2. Share the registration information as a good resource for parents to access.
  • Information to put in parent newsletters
  1. Create a section of your newsletter entitled “Tips & Facts” for Digital Parenting” and use information from the webinar to give parents some concrete advice.
  2. Copy links from the webinar for parents to use  (e.g. Common Sense Media).
  • Educate your community
  1. As you advocate for additional technology (hardware, software, & curriculum integration), use information from the webinar to demonstrate the urgency of providing 21st century resources for your students.
  2. Volunteer to go to the Rotary (take students!) and other civic organizations to do a program that emphasizes the world your students will be entering as they graduate. Use webinar information to help make your case.

Format:

  • Free 45 minute webinar

For more information beyond this free webinar

Option to purchase 6 additional + 2 bonus modules that go more in depth on the topic, including

  1. First Impressions Matter: Putting Your Best Foot Forward
  2. Improving Your Digital Footprint
  3. “To Be or Not to Be” Personal Branding
  4. Being Safe Online: Ensuring Online Safety and Privacy
  5. Presenting Yourself Online—Where Will You Be Found? (Hint: More than on Facebook)
  6. Weighing the Options — Making Choices

Bonus module #1: But, What About Young Adolescents (10- to 15-Year-Olds)? A Primer for Parents, Teachers, and 10-15 Year Olds

Bonus Module #2: Raising Children in the Digital Age—Any Century Parenting

Help Students Understand and Manage Their Digital Footprint: Free Webinar!

 Chris Toy and Ed Brazee and I are offering a free webinar through JK Thomas & Associates Ltd. entitled In Your Online World...Perception is Reality! Creating and Controlling Your Online Reputation.

It is sometimes difficult for an adolescent to think beyond next week, let alone several years in the future. In addition, they have tendencies to occasionally act first and think later.  In today’s world of instant access to information about everything and everyone, impulsive postings  have long lasting ramifications.  Colleges, businesses, even parents checking out their child’s prom night date use the web to ferret out information about applicants.  Our young people must learn to be proactive in building their online reputations, and it is incumbent on the adults in their lives to help them understand that process. This webinar will be an invaluable resource for understanding the possibilities and challenges inherent in one’s online life.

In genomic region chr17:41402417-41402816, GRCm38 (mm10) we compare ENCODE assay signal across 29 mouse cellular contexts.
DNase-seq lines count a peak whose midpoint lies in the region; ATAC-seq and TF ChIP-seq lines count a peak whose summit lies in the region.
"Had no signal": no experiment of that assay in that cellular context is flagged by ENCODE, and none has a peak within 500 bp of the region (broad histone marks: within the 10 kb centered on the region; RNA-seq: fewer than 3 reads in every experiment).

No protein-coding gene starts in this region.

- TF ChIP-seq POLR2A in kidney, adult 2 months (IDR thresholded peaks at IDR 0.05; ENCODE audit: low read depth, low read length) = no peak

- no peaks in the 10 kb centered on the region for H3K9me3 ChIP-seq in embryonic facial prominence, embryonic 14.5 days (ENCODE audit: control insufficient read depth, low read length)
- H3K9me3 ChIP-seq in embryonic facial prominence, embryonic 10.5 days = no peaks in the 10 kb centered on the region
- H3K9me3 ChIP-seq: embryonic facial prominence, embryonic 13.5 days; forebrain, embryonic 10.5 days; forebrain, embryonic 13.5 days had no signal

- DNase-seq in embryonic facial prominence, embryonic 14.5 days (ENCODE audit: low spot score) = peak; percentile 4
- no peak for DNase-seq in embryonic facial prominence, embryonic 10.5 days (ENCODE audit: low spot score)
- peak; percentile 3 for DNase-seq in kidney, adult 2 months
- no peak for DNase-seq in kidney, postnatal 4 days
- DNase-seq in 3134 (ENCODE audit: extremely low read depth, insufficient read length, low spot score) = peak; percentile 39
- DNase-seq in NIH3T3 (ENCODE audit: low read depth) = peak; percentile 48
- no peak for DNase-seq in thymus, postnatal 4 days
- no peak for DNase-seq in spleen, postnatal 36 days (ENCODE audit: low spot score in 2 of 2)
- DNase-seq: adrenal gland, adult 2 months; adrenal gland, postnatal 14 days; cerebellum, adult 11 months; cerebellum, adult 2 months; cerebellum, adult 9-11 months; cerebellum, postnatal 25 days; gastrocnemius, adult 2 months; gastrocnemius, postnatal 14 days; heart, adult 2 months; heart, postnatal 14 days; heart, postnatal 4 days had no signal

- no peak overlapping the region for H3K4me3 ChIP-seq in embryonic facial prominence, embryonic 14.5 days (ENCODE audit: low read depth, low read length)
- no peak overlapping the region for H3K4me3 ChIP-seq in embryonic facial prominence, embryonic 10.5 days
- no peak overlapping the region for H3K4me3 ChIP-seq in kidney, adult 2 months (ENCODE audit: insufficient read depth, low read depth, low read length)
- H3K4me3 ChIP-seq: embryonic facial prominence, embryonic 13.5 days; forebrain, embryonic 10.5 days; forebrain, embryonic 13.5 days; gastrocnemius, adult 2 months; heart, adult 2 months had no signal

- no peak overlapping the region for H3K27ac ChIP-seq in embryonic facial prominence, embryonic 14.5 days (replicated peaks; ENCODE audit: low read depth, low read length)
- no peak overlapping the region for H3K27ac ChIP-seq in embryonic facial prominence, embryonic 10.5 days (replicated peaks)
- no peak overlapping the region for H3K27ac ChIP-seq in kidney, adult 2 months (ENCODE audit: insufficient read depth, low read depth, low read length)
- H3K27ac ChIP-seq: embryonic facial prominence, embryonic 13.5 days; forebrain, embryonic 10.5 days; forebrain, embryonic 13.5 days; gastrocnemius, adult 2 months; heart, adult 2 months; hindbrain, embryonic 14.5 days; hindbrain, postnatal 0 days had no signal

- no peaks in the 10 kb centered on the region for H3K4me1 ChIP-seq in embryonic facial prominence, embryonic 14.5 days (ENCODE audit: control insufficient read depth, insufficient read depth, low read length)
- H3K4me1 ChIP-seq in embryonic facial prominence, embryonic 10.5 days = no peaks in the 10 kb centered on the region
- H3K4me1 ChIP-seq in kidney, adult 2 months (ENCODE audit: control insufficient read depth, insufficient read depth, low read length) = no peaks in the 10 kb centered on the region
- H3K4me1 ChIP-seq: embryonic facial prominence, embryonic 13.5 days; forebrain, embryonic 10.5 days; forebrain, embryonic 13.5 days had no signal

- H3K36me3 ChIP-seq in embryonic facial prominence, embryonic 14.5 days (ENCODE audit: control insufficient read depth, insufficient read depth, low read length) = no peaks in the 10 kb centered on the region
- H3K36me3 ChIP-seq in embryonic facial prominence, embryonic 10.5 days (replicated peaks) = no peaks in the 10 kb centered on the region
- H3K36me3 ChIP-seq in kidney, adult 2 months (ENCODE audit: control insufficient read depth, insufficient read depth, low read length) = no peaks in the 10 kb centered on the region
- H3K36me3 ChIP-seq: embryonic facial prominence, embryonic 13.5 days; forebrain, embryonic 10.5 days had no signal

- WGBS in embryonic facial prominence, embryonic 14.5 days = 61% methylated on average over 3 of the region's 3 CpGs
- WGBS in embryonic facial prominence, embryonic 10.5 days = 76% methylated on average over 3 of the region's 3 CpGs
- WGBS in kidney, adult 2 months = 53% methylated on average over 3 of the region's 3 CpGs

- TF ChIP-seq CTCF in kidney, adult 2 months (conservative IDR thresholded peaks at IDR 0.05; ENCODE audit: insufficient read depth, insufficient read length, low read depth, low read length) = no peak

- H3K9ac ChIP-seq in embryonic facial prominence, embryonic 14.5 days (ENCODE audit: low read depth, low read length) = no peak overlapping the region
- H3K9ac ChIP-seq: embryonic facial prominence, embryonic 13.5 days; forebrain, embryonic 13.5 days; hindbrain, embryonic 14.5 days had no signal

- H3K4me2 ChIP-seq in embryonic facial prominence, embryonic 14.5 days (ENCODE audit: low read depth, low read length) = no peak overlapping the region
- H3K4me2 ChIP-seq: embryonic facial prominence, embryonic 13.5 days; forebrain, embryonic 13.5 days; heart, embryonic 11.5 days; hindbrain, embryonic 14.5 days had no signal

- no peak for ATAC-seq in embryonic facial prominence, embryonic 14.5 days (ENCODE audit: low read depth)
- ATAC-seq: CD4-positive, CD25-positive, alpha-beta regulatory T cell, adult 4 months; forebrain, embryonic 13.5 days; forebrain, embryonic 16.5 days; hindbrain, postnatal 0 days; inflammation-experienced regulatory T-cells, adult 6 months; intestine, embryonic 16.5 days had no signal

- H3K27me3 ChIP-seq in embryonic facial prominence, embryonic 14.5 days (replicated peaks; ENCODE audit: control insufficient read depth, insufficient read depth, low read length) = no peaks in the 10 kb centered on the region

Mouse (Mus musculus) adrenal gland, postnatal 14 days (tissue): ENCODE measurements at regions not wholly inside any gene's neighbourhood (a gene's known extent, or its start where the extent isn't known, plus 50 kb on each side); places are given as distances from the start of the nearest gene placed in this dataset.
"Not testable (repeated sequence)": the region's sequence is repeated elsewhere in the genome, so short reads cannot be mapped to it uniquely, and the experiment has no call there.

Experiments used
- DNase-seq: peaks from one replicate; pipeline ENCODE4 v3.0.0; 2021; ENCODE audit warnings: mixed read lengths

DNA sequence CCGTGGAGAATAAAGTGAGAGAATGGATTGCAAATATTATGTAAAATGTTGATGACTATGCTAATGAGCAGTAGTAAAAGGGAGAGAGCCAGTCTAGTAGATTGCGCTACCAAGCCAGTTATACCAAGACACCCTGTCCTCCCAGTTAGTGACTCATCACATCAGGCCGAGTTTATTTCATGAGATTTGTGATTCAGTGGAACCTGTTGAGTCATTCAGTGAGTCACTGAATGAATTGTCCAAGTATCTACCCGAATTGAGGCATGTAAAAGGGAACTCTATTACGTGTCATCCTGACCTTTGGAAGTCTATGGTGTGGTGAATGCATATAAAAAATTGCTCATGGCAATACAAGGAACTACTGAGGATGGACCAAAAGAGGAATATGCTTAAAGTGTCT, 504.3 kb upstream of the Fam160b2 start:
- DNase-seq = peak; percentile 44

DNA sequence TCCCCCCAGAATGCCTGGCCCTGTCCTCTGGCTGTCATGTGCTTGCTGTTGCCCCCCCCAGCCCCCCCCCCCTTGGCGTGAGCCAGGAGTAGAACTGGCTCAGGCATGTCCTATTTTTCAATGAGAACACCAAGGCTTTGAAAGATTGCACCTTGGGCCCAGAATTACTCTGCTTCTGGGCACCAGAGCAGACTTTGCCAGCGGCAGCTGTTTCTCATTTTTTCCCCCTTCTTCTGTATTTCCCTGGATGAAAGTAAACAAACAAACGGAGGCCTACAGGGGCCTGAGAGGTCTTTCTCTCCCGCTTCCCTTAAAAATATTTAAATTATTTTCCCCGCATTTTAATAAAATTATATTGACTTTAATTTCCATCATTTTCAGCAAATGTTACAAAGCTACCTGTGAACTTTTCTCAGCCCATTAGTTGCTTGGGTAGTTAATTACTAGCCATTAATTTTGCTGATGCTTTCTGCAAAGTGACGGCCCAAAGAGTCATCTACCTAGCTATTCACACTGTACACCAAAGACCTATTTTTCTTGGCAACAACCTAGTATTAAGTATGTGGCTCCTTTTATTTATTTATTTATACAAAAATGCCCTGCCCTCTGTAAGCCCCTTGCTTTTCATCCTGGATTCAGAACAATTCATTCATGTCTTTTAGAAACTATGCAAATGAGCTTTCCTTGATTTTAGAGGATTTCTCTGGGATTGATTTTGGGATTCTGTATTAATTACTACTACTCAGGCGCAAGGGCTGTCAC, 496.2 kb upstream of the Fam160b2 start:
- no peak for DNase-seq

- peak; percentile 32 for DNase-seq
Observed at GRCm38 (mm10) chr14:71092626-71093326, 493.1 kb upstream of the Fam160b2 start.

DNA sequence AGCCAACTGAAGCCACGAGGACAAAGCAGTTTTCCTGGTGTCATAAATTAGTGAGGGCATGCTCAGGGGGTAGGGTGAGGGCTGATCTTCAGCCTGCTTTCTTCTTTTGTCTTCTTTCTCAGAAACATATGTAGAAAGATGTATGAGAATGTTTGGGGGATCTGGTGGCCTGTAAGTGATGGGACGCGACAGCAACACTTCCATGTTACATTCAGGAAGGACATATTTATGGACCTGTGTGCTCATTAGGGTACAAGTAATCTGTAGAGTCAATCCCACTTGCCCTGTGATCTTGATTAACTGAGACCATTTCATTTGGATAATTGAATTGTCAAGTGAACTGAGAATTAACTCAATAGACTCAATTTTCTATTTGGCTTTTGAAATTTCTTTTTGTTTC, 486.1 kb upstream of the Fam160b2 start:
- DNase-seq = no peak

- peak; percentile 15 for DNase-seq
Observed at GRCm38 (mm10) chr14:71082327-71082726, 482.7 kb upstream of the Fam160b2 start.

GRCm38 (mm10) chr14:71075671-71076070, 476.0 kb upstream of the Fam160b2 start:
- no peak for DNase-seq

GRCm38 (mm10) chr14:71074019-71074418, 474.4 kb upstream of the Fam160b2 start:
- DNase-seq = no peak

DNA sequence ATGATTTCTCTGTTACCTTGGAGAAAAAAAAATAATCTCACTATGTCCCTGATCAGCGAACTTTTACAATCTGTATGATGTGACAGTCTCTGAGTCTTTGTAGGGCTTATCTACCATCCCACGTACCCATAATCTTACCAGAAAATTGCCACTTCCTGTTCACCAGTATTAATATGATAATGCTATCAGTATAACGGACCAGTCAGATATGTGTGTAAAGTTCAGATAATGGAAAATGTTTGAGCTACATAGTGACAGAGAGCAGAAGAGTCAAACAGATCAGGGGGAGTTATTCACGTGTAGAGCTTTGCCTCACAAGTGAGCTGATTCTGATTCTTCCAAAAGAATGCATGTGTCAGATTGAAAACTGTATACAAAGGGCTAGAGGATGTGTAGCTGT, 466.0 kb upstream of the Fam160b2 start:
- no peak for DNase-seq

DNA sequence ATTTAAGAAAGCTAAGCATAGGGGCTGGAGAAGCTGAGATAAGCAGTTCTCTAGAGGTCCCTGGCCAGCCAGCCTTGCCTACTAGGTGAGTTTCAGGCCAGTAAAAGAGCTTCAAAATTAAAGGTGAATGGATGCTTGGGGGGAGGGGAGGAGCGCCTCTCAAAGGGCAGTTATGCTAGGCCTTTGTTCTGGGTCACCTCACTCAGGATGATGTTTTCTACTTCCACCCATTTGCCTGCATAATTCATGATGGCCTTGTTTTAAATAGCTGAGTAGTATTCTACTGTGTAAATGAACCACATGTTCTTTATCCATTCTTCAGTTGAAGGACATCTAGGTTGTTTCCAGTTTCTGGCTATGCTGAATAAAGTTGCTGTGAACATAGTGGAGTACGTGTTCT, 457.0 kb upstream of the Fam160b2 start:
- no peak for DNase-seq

Intended audience:

  • students
  • parents
  • teachers, administrators, counselors and other school staff members

Ways a team might use this information:

  • In advisory
  1. Share the webinar  with students in 10 minute segments and structure conversations around the salient points of each segment.
  2. Use the information in the webinar to create your own interactive lessons.
  • Digital citizenship lessons
  1. Use quotes, statistics, etc. from the webinar to frame a lesson on cyberbullying or other topics
  2. Explore the topic of social entrepreneurship using examples of adolescents doing good in the world through online social activism; perhaps spur students into starting a service learning project.
  • Parents’ night
  1. Use it as the central focus of the parents’ night program to (1) help them understand the positive aspects of their children’s online participation and (2) give them some tips for guiding their children through the maze of web.
  2. Share the registration information as a good resource for parents to access.
  • Information to put in parent newsletters
  1. Create a section of your newsletter entitled “Tips & Facts” for Digital Parenting” and use information from the webinar to give parents some concrete advice.
  2. Copy links from the webinar for parents to use  (e.g. Common Sense Media).
  • Educate your community
  1. As you advocate for additional technology (hardware, software, & curriculum integration), use information from the webinar to demonstrate the urgency of providing 21st century resources for your students.
  2. Volunteer to go to the Rotary (take students!) and other civic organizations to do a program that emphasizes the world your students will be entering as they graduate. Use webinar information to help make your case.

Format:

  • Free 45 minute webinar
  • Option to purchase 6 additional + 2 bonus modules that go more in depth on the topic
  1. First Impressions Matter: Putting Your Best Foot Forward
  2. Improving Your Digital Footprint
  3. “To Be or Not to Be” Personal Branding
  4. Being Safe Online: Ensuring Online Safety and Privacy
  5. Presenting Yourself Online—Where Will You Be Found? (Hint: More than on Facebook)
  6. Weighing the Options — Making Choices

Bonus module # 1: But, What About Young Adolescents (10- to 15-Year-Olds)? A Primer for Parents, Teachers, and 10-15 Year Olds

Bonus Module # 2: Raising Children in the Digital Age—Any Century Parenting

I cannot post the direct link to register on WordPress. However if you go to my webpage the live link is there: http://jillspencer.net/